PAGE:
Mark Walton


I’ve been interested in how people behave for as long as I can remember.  Apparently, even as a toddler, I would be happiest sitting in a corner trying to observe what everyone was doing.  But although I always thought I would like to study psychology in some form, it wasn’t until I was doing my undergraduate degree in Oxford that I started to get fascinated by the brain.  I have a particular memory of observing an experiment where we were able to watch how one neuron in a visual part of the brain responded to a spot of light from a torch being shone around a dark room.  The electrical activity of the cell was wired up to a speaker so we could listen to its activity, and I remember how every time the torchlight flicked across one particular bit of wall, there would be a crackle of sound as the cell detected the light in that precise location.  The fact that, of the tens of billions of neurons in this brain, here we were listening in on how just one of these responded had me hooked.  And over 18 years later, I still find it incredibly compelling to hear or watch the activity of brain cells and chemicals, and then, with my team, try to work out how this activity can enable us to learn about the world and make appropriate decisions.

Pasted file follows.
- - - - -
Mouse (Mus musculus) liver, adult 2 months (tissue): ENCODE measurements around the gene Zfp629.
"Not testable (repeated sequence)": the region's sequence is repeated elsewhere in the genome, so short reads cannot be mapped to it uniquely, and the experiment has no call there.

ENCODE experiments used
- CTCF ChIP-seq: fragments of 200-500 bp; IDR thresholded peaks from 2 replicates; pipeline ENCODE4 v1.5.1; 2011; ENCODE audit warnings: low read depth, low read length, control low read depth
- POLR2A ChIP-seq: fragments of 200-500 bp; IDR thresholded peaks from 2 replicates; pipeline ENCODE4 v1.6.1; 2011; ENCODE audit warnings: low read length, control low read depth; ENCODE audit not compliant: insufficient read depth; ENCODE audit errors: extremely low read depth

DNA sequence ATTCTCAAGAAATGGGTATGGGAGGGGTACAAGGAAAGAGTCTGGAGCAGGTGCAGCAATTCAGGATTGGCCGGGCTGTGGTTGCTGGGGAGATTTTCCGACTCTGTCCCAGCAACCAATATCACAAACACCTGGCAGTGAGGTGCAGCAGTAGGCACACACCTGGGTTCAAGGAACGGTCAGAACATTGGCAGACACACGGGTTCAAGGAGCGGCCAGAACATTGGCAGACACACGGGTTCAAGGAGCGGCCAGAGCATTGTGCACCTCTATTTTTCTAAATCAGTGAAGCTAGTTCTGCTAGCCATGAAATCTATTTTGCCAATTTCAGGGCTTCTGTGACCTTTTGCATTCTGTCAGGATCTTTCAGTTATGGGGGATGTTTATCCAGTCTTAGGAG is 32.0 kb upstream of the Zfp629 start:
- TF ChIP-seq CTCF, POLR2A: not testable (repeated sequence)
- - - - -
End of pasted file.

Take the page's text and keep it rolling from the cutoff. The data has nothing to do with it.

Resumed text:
This is a video abstract we made about a published paper of ours a few years ago.